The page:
It's always crazy the way that works with season-ending losses. Chaos reigns as dozens and dozens of detail-hungry and deadline-crunched reporters scramble to collect those gruesome crime scene details from a bunch of college kids still too shaken to truly understand what happened.
So it was no surprise that when those Alamodome locker room doors opened, the scene inside was straight up depressing, the Tar Heels choked in disbelief and smothered in disappointment.
So what now?
Sophomore guard Wayne Ellington heard the question, bit his bottom lip and shook his head.
Junior Danny Green heard the question and stared straight down as if he were trying to burn a hole in the dark gray and blue carpet under his feet.
Point guard Ty Lawson heard the question and shrugged. Sure, the level of grief was obvious. But a combination of anger and bewilderment was mixed in.
"I don't know that anyone in here is sad," junior leader Marcus Ginyard said, trying to attach some form of context to it all. "I think everybody is just pissed off because we didn't play hard enough, smart enough or with enough energy. The frustration right now is far bigger than the sadness."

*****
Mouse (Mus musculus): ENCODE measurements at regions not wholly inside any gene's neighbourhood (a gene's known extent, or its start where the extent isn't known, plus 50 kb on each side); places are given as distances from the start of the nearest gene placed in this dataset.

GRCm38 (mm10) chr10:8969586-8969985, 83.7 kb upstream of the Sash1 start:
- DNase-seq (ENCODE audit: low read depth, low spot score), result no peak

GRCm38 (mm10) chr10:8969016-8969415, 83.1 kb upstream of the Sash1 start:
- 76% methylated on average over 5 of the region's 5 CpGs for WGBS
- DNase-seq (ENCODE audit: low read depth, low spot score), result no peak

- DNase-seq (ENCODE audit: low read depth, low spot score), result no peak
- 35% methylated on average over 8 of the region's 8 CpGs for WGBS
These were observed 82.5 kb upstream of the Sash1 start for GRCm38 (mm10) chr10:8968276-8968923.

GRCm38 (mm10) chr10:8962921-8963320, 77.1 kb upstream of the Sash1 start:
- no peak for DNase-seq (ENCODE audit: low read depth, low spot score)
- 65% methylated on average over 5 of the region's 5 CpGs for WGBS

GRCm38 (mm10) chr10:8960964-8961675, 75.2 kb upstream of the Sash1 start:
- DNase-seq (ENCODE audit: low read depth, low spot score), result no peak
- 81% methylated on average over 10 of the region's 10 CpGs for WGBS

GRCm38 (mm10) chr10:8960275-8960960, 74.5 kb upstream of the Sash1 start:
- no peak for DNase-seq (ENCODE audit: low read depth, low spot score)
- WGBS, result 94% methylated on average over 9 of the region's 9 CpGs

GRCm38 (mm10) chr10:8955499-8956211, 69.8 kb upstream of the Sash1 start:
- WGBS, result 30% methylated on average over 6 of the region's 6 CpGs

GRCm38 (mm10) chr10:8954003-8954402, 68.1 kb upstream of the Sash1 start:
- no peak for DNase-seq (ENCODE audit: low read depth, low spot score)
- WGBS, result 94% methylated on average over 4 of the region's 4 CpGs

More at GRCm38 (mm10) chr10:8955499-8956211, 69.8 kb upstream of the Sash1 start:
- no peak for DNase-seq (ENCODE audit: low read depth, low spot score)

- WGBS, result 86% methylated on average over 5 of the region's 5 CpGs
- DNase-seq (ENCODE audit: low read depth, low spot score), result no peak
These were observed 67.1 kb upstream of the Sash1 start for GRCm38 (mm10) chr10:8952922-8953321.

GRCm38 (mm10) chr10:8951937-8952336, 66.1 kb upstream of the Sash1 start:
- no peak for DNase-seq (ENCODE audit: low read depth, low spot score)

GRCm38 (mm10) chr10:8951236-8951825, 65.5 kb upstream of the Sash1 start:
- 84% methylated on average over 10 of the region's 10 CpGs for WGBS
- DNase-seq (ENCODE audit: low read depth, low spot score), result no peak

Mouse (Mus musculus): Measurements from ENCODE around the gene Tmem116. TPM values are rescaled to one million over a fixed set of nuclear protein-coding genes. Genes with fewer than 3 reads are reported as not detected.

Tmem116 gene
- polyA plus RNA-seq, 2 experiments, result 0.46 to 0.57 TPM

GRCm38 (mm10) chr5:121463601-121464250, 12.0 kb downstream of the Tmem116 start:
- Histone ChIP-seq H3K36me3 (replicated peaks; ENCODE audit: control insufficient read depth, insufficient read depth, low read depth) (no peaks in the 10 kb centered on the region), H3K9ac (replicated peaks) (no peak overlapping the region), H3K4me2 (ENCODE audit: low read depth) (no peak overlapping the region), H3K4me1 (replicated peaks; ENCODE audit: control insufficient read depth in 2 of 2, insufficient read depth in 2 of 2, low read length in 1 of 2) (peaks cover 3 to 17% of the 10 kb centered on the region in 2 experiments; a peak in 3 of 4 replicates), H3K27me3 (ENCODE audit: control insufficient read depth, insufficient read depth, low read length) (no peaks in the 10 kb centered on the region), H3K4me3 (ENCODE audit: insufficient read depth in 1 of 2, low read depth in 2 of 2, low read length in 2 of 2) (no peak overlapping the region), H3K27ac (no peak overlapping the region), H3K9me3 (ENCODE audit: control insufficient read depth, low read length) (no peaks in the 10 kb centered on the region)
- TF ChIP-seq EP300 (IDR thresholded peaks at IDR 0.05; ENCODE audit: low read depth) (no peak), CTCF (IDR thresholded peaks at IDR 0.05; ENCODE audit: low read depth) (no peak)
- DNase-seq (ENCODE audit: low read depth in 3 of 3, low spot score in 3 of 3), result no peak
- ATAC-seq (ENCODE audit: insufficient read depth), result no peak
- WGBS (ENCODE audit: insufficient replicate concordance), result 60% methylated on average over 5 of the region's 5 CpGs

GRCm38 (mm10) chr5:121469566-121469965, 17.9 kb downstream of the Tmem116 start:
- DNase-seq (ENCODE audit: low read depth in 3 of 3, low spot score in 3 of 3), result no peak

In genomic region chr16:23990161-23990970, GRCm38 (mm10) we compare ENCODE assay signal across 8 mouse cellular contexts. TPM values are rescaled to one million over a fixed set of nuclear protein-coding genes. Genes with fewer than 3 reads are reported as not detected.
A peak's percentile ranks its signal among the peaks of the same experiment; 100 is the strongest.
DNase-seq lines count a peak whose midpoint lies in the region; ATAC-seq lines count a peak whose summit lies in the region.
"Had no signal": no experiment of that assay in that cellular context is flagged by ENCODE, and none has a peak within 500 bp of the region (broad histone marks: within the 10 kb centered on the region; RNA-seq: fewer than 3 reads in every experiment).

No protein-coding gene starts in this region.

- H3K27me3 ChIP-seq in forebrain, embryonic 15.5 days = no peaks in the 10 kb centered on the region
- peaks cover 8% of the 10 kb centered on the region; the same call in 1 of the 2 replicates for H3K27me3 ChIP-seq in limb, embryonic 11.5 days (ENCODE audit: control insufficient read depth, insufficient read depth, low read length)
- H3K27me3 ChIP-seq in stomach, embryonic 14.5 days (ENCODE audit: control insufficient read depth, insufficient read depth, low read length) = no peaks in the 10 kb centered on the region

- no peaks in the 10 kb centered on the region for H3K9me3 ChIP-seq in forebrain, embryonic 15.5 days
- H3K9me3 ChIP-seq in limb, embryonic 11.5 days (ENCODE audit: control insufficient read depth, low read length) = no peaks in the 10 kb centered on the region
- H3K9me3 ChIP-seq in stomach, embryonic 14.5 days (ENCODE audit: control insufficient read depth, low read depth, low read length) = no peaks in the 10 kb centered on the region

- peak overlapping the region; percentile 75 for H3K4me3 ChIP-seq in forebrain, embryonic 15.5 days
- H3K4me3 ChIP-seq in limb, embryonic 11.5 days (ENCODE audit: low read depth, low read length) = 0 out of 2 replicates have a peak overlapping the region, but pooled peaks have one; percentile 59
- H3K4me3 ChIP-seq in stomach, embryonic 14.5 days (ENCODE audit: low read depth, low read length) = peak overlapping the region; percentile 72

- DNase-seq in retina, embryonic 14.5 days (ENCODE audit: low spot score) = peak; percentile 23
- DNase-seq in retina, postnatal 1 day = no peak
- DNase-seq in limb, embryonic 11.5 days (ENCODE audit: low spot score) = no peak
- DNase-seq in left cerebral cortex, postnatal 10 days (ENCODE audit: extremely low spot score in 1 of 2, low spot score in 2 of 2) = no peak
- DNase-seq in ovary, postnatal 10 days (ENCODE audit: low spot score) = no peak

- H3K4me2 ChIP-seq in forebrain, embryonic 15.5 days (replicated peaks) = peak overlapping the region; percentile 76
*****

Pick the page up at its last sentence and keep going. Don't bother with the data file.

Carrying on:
Suddenly, the future for these Tar Heels wasn't a championship Monday date with Memphis. Suddenly the future was the 2008-09 season.
What now? What now? What now?
The other pressing question in that gloomy moment came in at least a dozen different forms - some direct, some more sensitive to the heartbreak - and was delivered to just about every player important enough to attract a pack of reporters to his locker stall.
What the hell just happened?
It was impossible to figure. UNC's players had arrived in San Antonio with chests puffed and their confidence needling past full. A dream 200708 season had included 36 victories - more than any other Tar Heels team in history. And a season 100 percent certain to end near the energetic Riverwalk in San Antonio seemed like it was predestined to culminate with Carolina holding up one more trophy, clowning with Jim Nantz and Billy Packer, cutting down a pair of souvenir nets and reveling in college basketball's most goose bump-inducing highlight montage: "One Shining Moment."